Fish and Aquatic Life
Spring Lake, East, in the Mecan River Watershed, is a 17.13 acre lake that falls in Marquette County. This lake is managed for fishing and swimming and is currently not considered impaired.
Author Aquatic Biologist
Source: 1963, Surface Water Resources of Marquette County
(East) Spring Lake, T15N, R10E, Section 3(8)
Surface Acres = 24.8, S.D.F. = 1.15, Maximum Depth = 50 feet
A marl bottomed kettle lake in marsh deposits in the
terminal moraine. The water is very clear (16' Secchi) and
fertile. An intermittent outlet flows to the Fox River in Green
Lake County through a wetland valley. Largemouth bass, panfish,
and northern pike constitute the fishery; however the lake is not
highly productive because the marl bottom limits the availability
of essential nutrient elements and is not conducive to the growth
of rooted aquatics. A good population of dogfish was noted here
in recent surveys. Public access is not available at the
present. Waterfowl make very limited use of the area. Marl was
removed from this lake approximately 30 years ago, and signs of
bottom alteration by dragline are still evident on the east
Author Surface Water Inventory Of Wisconsin
Wisconsin has over 84,000 miles of streams, 15,000 lakes and milllions of acres of wetlands. Assessing the condition of this vast amount of water is challenging. The state's water monitoring program uses a media-based, cross-program approach to analyze water condition. An updated monitoring strategy (2015-2020) is now available. Compliance with Clean Water Act fishable, swimmable standards are located in the Executive Summary of Water Condition in 2018. See also the 'monitoring and projects' tab.
Wisconsin's Water Quality Standards provide qualitative and quantitative goals for waters that are protective of Fishable, Swimmable conditions [Learn more]. Waters that do not meet water quality standards are considered impaired and restoration actions are planned and carried out until the water is once again fishable and swimmable
Management goals can include creation or implementation of a Total Maximum Daily Load analysis, a Nine Key Element Plan, or other restoration work, education and outreach and more. If specific recommendations exist for this water, they will be displayed below online.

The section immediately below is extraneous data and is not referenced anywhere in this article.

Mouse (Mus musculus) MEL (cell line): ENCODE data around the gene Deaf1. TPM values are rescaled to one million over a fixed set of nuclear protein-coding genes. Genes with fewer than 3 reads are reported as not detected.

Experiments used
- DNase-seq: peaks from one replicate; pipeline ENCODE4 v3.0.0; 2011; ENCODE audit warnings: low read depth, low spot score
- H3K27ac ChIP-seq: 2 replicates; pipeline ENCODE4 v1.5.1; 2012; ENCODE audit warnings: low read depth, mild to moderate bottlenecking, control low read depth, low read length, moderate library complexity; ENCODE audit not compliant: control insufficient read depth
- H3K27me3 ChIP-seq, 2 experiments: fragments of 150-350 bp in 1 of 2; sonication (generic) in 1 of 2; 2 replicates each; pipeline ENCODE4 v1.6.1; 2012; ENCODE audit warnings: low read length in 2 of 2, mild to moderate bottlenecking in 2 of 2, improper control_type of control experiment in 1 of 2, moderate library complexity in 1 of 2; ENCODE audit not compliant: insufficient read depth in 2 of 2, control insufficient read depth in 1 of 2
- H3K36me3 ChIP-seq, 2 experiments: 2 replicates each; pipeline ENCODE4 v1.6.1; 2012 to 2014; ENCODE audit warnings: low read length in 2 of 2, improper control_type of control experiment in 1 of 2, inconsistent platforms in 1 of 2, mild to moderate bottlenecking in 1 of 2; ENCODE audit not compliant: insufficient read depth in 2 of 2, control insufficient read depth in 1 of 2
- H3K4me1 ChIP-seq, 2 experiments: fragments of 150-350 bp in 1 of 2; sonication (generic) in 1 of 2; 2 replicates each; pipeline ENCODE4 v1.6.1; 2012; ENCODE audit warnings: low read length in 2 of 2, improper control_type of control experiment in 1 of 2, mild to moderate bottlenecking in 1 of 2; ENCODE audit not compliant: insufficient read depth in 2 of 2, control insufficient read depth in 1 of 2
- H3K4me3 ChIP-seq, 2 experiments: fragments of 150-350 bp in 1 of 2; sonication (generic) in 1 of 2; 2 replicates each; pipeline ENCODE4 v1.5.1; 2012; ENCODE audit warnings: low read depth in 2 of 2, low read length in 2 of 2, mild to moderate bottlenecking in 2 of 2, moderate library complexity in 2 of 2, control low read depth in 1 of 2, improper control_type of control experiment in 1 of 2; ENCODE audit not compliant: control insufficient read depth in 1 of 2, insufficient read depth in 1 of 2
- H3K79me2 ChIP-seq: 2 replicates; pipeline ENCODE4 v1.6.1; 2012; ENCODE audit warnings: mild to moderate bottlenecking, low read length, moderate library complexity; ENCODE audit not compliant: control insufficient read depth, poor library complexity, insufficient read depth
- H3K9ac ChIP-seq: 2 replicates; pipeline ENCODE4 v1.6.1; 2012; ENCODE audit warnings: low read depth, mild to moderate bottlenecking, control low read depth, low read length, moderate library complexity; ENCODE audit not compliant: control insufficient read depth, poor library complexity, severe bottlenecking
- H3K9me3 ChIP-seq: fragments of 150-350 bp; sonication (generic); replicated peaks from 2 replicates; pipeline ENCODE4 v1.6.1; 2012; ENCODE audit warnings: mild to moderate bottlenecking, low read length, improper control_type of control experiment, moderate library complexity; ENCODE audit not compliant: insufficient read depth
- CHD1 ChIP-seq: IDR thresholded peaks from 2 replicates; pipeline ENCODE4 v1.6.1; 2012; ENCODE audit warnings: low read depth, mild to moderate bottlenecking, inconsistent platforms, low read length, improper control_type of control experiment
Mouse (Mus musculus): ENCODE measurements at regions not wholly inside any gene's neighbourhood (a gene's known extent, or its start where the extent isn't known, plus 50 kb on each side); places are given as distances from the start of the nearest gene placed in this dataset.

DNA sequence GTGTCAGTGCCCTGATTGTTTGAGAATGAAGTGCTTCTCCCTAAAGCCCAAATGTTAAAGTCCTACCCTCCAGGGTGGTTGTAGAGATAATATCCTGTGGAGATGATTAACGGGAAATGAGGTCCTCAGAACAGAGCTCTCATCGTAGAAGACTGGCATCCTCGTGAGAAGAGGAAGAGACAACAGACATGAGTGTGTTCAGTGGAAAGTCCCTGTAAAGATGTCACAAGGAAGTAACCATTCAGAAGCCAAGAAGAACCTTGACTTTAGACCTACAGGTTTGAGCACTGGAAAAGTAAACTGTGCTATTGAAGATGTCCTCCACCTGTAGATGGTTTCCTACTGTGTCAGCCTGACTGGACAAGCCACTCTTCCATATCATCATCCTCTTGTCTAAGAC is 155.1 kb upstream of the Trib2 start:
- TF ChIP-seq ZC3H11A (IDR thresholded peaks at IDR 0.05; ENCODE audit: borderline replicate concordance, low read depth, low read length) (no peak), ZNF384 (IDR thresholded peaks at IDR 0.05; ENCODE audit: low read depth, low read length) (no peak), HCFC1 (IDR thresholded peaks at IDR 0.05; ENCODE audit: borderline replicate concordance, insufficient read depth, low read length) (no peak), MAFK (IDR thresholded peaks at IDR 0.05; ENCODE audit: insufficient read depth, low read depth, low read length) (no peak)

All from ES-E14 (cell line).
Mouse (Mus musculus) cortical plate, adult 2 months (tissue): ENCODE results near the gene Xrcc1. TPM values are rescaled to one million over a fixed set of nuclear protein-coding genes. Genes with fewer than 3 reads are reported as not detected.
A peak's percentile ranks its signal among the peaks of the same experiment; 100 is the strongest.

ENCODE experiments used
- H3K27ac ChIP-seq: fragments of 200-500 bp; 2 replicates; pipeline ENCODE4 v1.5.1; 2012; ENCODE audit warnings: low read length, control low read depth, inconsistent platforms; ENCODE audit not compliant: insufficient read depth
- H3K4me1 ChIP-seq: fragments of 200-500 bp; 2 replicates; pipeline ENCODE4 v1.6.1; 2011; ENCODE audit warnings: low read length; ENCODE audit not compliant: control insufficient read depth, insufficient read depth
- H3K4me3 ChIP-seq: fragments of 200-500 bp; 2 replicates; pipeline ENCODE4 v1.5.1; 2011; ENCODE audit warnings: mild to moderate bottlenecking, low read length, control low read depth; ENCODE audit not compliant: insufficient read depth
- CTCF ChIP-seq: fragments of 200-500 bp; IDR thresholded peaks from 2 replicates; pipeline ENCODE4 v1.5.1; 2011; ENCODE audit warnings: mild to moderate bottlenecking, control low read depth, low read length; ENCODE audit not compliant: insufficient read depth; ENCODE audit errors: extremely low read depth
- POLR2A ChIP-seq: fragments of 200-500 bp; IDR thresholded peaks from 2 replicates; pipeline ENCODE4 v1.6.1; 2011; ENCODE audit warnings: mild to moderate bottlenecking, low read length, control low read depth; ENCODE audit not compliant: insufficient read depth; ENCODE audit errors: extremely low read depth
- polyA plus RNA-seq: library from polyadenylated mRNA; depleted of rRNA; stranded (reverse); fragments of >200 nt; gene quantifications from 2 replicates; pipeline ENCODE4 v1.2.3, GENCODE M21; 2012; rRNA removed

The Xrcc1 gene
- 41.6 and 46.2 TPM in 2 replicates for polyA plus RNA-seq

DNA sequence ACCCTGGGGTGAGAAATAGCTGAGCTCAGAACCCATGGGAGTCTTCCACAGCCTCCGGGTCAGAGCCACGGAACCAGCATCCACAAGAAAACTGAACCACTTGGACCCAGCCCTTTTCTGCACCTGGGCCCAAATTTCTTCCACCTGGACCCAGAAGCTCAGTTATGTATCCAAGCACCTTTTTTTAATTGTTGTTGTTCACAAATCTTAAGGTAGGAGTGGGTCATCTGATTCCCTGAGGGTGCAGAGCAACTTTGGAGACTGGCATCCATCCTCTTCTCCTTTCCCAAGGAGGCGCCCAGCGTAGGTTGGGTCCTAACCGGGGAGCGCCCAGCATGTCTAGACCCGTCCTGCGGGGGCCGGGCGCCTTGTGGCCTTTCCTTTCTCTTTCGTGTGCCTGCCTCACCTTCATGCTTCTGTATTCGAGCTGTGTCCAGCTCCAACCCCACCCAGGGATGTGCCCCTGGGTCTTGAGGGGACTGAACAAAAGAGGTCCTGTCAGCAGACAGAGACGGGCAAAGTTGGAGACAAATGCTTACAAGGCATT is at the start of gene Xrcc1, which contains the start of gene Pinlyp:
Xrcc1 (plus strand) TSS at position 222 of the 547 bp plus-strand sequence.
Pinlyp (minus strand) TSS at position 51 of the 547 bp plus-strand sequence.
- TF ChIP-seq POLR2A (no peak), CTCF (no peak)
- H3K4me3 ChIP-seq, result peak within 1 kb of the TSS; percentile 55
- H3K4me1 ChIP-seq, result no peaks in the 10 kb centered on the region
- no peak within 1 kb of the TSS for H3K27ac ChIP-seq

Monitoring the condition of a river, stream, or lake includes gathering physical, chemical, biological, and habitat data. Comprehensive studies often gather all these parameters in great detail, while lighter assessment events will involve sampling physical, chemical and biological data such as macroinvertebrates. Aquatic macroinvertebrates and fish communities integrate watershed or catchment condition, providing great insight into overall ecosystem health. Chemical and habitat parameters tell researchers more about human induced problems including contaminated runoff, point source dischargers, or habitat issues that foster or limit the potential of aquatic communities to thrive in a given area. Wisconsin's Water Monitoring Strategy was recenty updated.
Grants and Management Projects
|Project Name (Click for Details)||Year Started|
|WBIC||Official Waterbody Name||Station ID||Station Name||Earliest Fieldwork Date||Latest Fieldwork Date||View Station||View Data|
|155300||Spring Lake||10037690||East Spring Lake nearshore||7/5/2012||7/5/2012||Map||Data|
|155300||Spring Lake||10003922||East Spring Lake||6/1/1993||9/30/2017||Map||Data|
|155300||Spring Lake||10037616||East Spring Lake||7/5/2012||7/5/2012||Map||Data|
Spring Lake is located in the Mecan River watershed which is 148.31 mi². Land use in the watershed is primarily forest (48.40%), agricultural (21.30%) and a mix of wetland (20.30%) and other uses (10.00%). This watershed has 166.56 stream miles, 1,837.44 lake acres and 18,622.87 wetland acres.
Nonpoint Source Characteristics
This watershed is ranked Not Ranked for runoff impacts on streams, Not Ranked for runoff impacts on lakes and High for runoff impacts on groundwater and therefore has an overall rank of High. This value can be used in ranking the watershed or individual waterbodies for grant funding under state and county programs.However, all waters are affected by diffuse pollutant sources regardless of initial water quality. Applications for specific runoff projects under state or county grant programs may be pursued. For more information, go to surface water program grants.